This study aimed at evaluating the effects of epidural fentanyl associated to local anesthetics in preventing intra and immediate postoperative shivering in patients submitted to lower limb varicose vein surgery under epidural anesthesia with 0.5% bupivacaine plus epinephrine 1:200,000.

 

METHODS

After the Centro Médico de Campinas Ethics Committee approval and their formal consent, participated in this study 34 patients aged 21 to 62 years, physical status ASA I and II, submitted to lower limb varicose vein surgery under epidural anesthesia with 0.5% bupivacaine and 1:200,000 epinephrine. Patients were randomly distributed in two groups: Group F, with epidural fentanyl (100 µg) and Group S, without fentanyl.

Venoclysis was performed with 20G catheter in the operating room in an upper limb followed by 500 ml previously warmed to 37 ºC lactated Ringer's solution infusion before blockade. The same warmed solution was used for intraoperative hydration and was infused with conventional device. Monitoring parameters were: noninvasive blood pressure, heart rate, oxygen hemoglobin saturation with pulse oximetry (SpO2) and ECG at DII lead. Body temperature was measured through tympanic temperature with digital infrared ear thermometer of intermittent use and graduated in degrees Celsius (ºC). Operating room temperature was continuously monitores with an environmental digital thermometer.

All patients received intravenous midazolam (0.05 mg.kg-1) immediately before epidural anesthesia. Epidural puncture was performed with patients in the sitting position, with 17G Weiss needle and identification of lumbar epidural space (L2-L3 or L3-L4), through the loss of resistance to air technique. After aspiration and test dose with 3 ml of 2% lidocaine with 1:200,000 epinephrine, Group S received 20 mL of 0.5% bupivacaine (with epinephrine) associated to 2 mL of 0.9% saline solution, and Group F received 20 mL of 0.5% bupivacaine (with vasoconstrictor) associated to 2 mL fentanyl (100 µg). All patients received routinely oxygen (2 L.min-1) through a nasal catheter. Hemodynamic data, patients and operating room temperature and the presence of shivering were recorded in seven moments:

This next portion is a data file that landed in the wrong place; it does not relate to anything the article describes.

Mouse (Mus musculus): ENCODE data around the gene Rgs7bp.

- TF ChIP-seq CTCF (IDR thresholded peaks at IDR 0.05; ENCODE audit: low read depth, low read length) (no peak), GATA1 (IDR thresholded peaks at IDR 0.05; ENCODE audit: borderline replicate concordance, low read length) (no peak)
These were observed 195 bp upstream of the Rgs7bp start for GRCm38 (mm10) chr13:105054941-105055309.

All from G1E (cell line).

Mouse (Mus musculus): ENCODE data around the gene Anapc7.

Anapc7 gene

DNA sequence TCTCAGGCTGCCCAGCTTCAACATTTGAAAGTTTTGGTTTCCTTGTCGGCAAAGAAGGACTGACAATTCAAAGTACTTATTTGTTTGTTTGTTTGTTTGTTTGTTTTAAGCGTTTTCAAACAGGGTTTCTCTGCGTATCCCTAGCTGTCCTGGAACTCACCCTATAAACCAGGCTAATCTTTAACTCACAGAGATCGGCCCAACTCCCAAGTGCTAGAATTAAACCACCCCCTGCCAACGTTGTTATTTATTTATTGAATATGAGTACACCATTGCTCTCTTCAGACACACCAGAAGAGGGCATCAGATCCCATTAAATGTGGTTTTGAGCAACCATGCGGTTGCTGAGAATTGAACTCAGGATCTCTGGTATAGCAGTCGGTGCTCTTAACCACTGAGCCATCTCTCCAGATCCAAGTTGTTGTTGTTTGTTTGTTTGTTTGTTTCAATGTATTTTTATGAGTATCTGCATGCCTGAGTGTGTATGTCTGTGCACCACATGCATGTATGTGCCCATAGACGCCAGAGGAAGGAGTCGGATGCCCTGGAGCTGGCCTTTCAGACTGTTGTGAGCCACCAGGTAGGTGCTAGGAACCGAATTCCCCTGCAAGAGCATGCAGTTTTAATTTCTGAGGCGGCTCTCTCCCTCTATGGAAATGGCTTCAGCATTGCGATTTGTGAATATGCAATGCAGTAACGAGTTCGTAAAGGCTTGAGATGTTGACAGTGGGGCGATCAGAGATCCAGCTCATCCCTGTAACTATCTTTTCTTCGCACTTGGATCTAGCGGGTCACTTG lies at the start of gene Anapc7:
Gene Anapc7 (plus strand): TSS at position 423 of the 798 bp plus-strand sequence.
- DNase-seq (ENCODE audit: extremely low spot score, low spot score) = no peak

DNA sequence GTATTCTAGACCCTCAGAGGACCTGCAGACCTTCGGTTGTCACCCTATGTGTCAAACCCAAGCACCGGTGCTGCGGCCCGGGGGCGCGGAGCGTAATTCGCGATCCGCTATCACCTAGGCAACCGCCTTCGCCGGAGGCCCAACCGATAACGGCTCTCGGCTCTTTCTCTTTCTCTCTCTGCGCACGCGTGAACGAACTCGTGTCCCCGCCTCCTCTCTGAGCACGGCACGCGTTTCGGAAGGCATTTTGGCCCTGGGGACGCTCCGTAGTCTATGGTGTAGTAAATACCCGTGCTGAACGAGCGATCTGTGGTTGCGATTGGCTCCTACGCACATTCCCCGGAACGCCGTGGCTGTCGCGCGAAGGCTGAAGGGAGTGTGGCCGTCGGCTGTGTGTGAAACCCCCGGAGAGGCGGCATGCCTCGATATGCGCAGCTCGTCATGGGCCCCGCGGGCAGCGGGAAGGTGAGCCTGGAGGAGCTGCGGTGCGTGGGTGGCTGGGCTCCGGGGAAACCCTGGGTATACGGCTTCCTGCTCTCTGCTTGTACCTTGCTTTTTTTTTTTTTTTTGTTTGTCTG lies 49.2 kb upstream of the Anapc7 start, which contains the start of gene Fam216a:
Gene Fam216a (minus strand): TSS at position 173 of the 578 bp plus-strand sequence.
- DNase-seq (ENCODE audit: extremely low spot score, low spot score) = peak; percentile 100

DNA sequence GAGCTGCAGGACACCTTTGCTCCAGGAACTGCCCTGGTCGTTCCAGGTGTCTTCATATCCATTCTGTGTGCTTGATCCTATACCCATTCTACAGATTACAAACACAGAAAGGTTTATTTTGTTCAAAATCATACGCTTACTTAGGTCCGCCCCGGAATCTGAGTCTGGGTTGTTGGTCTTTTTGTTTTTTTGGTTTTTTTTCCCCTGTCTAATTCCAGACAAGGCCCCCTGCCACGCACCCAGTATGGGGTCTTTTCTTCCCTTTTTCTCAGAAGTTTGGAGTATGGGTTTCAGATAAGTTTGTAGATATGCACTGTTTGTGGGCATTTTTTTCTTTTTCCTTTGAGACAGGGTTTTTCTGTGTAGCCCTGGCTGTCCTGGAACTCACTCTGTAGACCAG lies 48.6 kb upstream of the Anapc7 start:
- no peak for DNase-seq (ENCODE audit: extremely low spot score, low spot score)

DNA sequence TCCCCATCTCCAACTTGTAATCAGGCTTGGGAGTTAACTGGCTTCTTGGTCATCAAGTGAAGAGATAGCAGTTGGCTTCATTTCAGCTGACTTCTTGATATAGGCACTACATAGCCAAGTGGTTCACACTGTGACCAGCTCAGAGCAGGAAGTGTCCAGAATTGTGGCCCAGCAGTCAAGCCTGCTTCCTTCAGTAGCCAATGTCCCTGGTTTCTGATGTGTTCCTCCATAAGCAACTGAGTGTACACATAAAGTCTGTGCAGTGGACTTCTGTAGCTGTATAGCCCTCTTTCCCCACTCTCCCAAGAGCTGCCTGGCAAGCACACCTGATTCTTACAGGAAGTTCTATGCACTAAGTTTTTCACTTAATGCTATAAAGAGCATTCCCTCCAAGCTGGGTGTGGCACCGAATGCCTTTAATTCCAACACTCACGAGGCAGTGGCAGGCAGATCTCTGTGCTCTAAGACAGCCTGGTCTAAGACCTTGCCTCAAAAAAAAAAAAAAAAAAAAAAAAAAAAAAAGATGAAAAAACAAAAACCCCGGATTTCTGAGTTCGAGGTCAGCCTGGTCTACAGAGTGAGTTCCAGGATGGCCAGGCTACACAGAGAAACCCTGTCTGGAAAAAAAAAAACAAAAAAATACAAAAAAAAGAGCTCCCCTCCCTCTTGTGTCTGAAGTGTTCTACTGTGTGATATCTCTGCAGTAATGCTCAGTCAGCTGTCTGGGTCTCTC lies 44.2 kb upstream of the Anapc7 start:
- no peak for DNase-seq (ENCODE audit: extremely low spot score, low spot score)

M1 - at operating room admission;
M2 - immediately before epidural anesthesia;
M3 - 30 minutes after local anesthetic injection (LA);
M4 - 60 minutes after LA injection;
M5 - 90 minutes after LA injection;
M6 - end of anesthesia;
M7 - immediately before PACU discharge.

The incidence of shivering was evaluated by the anesthesiologist and was classified as 0 = no shivering; 1 = masseter muscle fasciculation; 2 = face, neck and upper extremities muscles fasciculation and 3 = muscle shakes. Intravenous 5 to 50 mg meperidine was used in patients with shivering class 2 or 3. Initial dose was standardized in 5 mg and 5 mg increments would be added until shivering disappearance, however not  beyond 50 mg. Adverse effects, such as nausea and vomiting were recorded and data were compared between groups.

Student's t test was used to compare age, weight and height. Chi-square test was used to compare gender and physical status. Non-parametric Mann-Whitney test for two independent samples was used to compare onset and incidence of shivering as well as meperidine consumption for both groups, considering significant p < 0.05.

 

RESULTS